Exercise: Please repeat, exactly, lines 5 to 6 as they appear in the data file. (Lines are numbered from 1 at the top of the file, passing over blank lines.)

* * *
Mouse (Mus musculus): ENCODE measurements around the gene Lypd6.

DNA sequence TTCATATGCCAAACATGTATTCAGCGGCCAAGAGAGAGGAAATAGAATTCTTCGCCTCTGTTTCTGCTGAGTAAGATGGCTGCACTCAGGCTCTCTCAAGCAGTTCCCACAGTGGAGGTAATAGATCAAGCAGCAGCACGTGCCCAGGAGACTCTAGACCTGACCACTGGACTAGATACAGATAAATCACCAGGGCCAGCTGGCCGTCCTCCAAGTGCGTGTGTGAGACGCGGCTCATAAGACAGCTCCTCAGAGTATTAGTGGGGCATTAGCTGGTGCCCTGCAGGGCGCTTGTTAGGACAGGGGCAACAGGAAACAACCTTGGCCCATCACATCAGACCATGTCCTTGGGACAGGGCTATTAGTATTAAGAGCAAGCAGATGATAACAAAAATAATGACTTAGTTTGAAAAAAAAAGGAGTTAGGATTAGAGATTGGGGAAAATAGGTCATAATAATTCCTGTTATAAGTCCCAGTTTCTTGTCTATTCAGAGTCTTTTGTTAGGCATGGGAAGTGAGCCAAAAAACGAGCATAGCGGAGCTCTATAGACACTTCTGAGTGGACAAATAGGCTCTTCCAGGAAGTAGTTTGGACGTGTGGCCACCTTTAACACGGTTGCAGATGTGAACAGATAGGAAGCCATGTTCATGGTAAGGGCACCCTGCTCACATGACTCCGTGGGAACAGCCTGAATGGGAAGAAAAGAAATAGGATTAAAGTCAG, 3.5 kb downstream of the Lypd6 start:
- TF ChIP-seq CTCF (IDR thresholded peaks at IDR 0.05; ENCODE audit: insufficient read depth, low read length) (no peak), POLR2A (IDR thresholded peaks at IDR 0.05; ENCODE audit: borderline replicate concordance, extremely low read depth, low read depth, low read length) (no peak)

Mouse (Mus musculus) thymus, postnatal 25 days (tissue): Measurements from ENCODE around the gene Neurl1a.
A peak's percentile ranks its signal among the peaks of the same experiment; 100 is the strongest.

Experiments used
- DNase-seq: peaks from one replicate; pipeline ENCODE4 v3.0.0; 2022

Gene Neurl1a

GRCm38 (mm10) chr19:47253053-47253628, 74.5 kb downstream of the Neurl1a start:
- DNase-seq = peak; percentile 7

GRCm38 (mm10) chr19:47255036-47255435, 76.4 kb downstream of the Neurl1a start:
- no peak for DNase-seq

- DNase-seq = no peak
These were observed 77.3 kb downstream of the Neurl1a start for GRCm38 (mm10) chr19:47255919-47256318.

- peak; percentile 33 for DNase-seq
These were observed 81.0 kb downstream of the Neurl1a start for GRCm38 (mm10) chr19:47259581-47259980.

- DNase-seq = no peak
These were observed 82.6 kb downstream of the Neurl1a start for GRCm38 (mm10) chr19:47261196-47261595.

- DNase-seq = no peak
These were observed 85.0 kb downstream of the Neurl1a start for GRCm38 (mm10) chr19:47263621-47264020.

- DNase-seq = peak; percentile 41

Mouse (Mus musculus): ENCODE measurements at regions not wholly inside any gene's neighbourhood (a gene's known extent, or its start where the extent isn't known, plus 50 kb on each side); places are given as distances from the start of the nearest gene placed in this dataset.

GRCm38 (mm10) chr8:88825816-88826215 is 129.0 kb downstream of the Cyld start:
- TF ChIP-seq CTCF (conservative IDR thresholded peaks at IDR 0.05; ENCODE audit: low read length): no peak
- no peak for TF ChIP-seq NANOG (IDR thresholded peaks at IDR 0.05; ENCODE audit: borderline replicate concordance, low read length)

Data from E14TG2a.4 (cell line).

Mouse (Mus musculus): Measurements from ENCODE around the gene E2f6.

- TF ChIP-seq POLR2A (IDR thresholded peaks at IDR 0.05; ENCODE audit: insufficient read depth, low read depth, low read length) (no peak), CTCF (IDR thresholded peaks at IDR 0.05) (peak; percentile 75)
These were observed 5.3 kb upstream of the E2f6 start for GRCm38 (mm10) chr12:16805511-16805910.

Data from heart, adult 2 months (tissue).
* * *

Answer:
A peak's percentile ranks its signal among the peaks of the same experiment; 100 is the strongest.

Experiments used